Grace's Guide is the leading source of historical information on industry and manufacturing in Britain. This web publication contains 126,741 pages of information and 199,758 images on early companies, their products and the people who designed and built them.
John Hall (1764-1836) millwright, of Dartford, founder of J. and E. Hall.
See Dartford Achive
1764 Born 5th September in Alton, Hants, the son of William Hall (b.1710).
1785 John Hall established himself as a millwright and smith at Lowfield Street, Dartford.
c.1790 Hall was installing machinery in various paper mills
1792 Bryan Donkin started an apprenticeship with John Hall.
1798 Donkin married the sister of Hall's wife
1798 Hall advanced £250 to Donkin to set himself up in business as a paper mould maker
c.1800 Hall moved to larger premises on land which was formerly part of Dartford Priory. He bought his property from Peter Brames. He married one of Brames's daughters, Sarah Stainton Brames.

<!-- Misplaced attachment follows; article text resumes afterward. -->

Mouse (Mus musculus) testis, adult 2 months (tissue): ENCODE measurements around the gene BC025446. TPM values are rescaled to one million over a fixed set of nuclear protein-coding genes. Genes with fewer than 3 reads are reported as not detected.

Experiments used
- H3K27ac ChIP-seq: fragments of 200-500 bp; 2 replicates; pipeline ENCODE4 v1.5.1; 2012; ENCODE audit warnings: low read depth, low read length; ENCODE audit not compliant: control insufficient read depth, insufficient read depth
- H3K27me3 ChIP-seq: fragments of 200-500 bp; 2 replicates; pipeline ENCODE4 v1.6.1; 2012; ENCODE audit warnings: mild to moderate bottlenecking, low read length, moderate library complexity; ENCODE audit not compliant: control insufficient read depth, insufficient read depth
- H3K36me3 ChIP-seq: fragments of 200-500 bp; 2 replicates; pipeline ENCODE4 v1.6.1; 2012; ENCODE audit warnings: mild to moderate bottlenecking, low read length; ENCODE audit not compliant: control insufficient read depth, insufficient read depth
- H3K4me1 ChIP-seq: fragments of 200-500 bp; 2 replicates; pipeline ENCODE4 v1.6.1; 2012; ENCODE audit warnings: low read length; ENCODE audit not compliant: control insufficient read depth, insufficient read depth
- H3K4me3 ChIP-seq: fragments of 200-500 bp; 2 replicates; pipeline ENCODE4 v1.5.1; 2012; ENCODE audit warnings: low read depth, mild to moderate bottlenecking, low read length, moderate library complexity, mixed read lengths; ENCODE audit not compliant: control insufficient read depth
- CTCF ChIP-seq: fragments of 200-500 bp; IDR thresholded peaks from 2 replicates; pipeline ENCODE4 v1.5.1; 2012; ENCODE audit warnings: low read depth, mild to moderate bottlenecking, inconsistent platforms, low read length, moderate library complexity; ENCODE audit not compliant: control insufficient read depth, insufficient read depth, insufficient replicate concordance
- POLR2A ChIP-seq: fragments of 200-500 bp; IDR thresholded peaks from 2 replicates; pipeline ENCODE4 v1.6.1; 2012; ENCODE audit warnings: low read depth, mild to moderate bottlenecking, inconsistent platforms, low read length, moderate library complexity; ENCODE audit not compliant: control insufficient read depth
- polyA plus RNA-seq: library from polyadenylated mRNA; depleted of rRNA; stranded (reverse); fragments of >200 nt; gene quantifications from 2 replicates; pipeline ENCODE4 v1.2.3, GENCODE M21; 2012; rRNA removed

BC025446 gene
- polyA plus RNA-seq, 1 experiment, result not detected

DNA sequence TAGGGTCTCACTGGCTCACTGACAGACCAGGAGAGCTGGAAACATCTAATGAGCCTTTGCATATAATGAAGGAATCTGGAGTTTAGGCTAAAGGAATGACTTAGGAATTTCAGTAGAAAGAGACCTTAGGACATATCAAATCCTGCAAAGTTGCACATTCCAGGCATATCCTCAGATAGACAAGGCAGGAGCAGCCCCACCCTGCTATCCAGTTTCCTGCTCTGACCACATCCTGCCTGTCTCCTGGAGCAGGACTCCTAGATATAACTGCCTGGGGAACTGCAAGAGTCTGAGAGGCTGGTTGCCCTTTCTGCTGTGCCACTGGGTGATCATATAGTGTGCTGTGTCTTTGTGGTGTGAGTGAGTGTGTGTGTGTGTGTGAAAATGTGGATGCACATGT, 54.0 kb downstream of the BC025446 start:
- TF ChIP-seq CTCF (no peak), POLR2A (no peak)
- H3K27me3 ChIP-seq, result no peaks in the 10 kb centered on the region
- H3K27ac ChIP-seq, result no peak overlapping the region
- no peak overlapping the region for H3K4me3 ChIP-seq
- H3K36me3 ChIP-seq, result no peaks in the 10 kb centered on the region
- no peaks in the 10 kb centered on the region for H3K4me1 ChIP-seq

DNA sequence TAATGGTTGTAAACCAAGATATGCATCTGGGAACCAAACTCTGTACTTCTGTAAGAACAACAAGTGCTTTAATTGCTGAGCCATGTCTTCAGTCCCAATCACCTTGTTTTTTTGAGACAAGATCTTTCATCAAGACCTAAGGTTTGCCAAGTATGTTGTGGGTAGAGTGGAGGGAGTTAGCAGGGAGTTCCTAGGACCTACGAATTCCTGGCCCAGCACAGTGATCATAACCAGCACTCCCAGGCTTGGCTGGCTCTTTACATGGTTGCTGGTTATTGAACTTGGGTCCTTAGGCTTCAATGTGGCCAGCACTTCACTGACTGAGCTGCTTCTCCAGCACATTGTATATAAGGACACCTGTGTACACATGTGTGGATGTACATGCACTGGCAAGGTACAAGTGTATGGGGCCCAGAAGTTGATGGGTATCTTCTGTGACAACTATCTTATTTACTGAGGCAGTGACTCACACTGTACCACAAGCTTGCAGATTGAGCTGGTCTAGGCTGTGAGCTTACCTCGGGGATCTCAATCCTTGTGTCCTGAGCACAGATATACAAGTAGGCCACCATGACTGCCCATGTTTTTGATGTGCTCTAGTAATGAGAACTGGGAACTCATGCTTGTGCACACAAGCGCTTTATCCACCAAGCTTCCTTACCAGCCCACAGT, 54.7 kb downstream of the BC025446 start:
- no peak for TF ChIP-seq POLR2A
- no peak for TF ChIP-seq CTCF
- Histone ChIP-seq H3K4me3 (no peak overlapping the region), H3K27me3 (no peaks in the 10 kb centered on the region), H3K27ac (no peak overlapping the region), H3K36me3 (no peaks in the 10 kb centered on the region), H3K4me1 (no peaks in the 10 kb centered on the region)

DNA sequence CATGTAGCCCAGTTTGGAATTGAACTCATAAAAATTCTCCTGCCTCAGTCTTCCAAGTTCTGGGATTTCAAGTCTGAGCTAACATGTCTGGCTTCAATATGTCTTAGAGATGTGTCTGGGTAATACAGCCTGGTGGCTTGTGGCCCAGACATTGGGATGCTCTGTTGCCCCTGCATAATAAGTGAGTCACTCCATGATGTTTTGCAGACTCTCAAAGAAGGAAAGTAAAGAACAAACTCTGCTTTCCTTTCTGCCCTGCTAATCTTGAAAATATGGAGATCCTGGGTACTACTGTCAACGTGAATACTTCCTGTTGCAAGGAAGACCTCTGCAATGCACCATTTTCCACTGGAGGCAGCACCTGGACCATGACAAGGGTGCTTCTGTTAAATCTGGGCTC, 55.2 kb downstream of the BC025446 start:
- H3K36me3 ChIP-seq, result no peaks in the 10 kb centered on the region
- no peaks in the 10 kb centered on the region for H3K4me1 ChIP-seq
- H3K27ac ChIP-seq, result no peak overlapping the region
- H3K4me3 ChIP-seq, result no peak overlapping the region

1801 John Hall was millwright for the London stationers, the Fourdrinier brothers (Henry Fourdrinier and Sealy Fourdrinier). They asked him to build a papermaking machine for which they had acquired a share in the patent from John Gamble. Hall had no real interest in the machine and allowed Bryan Donkin to take over the project.
The original machine was imported and erected at Hall's Dartford works. Another Fourdrinier brother, Charles, worked alongside Gamble and Leger Didot, who had been involved with the machine's development in France, and Bryan Donkin (one of Hall's former apprentices), to develop it.
1803 They installed the machine at a mill at Frogmore, Hertfordshire, acquired for the purpose. Gamble remained technically and financially associated with the Fourdriniers until 1811.
1819 The partnership in food preservation was dissolved in respect of John Hall.
1836 John Hall died